The first headliner up was Carnage. Although he made his name by pushing "festival trvp," these days he's ditched the "trvp" aspect and his sets are now just "festival." In a lot of ways, his performance just seemed like a second-rate iPod Shuffle rendition of the Chuckie set that followed. I don't think he could mix his way out of a bowl of cake batter.
I have never been to a festival where the staff were having so much fun. The Starbucks booth was half-abandoned as the gaggle of workers wiggled to the music around the perimeter. "Who is gonna serve the coffee?" I asked one of them. "Nobody here wants coffee," she laughed to me before returning to pantomiming one of those foamy glowsticks as a phallus while she danced. Stay classy, lady.
Afterwards, Chuckie triumphantly worked the crowd into a frenzy and I came to a realization. At a certain point, your options are to be a hipster curmudgeon sadboy or just go with the flow when in Rome. That's how I ended up unapologetically dutty wining to Steve Aoki's "Boneless." Chuckie's the worldwide ambassador of the festival, and his performance was a celebration. But when it came time for the "Wonderwall" and "We Will Rock You" mash-up, I figured it was time to wander over to the Nikki Beach after-hours spot. That's where shit got real.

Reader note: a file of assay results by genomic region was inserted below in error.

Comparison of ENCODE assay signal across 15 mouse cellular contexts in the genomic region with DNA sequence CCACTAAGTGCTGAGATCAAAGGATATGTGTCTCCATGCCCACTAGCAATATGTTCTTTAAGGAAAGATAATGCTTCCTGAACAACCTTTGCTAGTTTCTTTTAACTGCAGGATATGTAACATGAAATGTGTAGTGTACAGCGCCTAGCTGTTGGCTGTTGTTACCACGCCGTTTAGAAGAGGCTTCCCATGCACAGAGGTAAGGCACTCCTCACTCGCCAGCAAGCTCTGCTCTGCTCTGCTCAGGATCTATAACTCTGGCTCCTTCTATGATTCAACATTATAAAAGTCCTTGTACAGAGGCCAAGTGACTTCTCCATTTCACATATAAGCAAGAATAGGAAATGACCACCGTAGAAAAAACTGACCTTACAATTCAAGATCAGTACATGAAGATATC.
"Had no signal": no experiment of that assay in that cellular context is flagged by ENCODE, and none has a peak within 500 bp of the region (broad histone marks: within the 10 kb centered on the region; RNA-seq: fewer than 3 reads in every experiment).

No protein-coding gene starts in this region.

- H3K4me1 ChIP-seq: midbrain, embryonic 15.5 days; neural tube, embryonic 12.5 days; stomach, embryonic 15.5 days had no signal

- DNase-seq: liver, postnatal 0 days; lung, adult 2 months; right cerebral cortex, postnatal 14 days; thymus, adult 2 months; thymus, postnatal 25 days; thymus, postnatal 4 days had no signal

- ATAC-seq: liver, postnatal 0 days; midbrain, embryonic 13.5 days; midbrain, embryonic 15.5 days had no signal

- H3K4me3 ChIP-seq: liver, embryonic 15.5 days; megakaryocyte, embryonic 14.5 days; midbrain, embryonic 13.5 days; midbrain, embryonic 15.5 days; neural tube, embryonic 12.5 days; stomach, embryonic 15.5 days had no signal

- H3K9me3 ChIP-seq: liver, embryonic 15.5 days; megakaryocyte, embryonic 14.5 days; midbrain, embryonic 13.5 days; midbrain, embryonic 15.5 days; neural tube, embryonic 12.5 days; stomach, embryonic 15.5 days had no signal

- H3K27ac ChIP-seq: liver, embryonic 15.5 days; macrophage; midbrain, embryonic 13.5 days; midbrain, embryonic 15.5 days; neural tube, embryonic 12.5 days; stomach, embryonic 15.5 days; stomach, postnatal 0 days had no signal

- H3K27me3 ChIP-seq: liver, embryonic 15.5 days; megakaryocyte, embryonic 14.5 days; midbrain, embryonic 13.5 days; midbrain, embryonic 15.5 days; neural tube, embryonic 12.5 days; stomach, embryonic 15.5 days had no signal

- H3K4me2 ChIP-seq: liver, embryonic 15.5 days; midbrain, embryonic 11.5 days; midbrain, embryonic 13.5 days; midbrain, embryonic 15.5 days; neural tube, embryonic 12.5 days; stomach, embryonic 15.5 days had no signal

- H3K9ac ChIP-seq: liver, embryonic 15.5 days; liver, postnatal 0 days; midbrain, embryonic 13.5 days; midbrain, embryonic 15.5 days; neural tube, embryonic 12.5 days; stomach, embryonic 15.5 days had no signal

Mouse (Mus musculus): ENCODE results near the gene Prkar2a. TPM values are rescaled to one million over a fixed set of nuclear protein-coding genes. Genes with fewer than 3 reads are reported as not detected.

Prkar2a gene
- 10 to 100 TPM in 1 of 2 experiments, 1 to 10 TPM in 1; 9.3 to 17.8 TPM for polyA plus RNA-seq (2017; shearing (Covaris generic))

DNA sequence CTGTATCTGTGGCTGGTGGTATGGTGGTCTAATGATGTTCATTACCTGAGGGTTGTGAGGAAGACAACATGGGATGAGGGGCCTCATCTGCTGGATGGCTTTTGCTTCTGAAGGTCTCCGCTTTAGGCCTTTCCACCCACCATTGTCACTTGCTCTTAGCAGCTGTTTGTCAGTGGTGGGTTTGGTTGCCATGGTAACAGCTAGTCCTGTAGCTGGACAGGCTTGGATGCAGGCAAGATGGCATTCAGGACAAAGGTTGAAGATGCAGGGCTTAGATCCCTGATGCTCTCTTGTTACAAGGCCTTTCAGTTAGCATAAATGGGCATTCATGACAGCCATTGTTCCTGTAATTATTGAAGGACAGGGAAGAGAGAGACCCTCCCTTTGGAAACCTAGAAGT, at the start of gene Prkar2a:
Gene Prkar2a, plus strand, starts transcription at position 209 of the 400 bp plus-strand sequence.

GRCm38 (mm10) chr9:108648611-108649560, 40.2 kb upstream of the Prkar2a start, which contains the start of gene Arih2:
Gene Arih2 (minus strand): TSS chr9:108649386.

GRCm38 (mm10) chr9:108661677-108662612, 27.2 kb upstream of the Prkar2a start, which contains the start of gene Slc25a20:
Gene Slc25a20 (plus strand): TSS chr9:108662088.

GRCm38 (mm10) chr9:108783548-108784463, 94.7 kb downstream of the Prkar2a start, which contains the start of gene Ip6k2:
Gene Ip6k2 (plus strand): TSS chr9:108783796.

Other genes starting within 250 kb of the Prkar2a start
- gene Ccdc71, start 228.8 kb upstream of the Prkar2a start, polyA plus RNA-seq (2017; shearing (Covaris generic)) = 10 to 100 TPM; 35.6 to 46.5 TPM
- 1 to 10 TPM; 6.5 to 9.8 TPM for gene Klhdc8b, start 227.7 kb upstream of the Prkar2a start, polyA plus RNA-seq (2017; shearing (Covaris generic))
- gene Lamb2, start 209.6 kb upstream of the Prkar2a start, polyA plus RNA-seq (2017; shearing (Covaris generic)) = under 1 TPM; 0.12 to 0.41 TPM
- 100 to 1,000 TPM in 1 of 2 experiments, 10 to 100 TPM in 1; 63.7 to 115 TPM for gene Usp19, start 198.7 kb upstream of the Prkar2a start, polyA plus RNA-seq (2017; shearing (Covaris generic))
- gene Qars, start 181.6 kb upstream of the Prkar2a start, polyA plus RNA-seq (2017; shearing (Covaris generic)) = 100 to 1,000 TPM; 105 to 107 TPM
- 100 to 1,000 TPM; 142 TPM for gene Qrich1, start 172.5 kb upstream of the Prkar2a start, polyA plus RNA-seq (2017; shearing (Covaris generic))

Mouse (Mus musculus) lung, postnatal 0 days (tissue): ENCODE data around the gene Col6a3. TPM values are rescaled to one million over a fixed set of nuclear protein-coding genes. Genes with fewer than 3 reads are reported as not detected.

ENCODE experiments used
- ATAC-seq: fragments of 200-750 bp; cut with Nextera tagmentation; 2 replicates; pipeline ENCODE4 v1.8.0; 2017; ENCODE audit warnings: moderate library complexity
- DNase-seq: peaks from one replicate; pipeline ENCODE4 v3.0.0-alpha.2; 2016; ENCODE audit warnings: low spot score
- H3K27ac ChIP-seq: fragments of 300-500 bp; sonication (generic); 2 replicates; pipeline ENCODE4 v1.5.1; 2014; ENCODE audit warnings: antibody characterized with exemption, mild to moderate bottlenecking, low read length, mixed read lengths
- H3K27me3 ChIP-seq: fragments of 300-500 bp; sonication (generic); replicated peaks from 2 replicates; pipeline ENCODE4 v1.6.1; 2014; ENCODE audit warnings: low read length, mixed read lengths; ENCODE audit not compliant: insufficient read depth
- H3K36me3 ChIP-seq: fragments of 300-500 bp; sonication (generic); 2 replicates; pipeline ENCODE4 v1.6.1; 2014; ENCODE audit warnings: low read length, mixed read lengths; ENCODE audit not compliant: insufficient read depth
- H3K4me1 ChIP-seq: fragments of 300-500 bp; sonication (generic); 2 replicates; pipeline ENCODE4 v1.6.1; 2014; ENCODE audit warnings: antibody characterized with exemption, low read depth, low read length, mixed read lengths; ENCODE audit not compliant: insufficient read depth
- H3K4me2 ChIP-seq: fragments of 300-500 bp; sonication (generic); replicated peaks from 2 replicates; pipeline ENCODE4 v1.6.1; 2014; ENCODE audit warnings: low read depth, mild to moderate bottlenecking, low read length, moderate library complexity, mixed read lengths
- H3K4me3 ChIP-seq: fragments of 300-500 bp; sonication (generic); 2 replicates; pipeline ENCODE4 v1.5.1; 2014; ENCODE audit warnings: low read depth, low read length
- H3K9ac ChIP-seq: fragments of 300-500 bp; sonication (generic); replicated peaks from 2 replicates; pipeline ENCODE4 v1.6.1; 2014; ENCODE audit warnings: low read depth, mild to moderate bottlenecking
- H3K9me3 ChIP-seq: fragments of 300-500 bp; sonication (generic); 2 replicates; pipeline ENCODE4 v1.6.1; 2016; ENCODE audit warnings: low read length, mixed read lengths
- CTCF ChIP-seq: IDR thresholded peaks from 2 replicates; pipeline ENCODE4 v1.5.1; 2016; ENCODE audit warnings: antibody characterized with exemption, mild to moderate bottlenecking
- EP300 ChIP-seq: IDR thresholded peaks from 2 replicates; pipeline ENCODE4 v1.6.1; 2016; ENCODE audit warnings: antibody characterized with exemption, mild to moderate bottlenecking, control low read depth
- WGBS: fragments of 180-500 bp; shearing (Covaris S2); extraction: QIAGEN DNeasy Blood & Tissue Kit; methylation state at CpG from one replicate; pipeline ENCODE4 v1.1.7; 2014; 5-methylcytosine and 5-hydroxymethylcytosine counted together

The contrast between vibes at the main stage and the adjacent after-parties was like night and day. The main stage was pretty much all big room all the time, whereas the after-parties, all hosted by curated crews, were all night groove-fests of house and techno. It was like all the basic people had gone home and only deep heads were left to dance their way into the daylight. Strangers and Friends are a Miami based party squad and, on Friday night, the likes of ALX, Patrick M, and Boris had that island in the palm of their hands all night/morning long. The posse is known for bringing a mountain of inflatables with them wherever they go, and the crowd was littered with turgid beach balls, elephants, palm trees, and a few massive dinosaurs bouncing amidst them.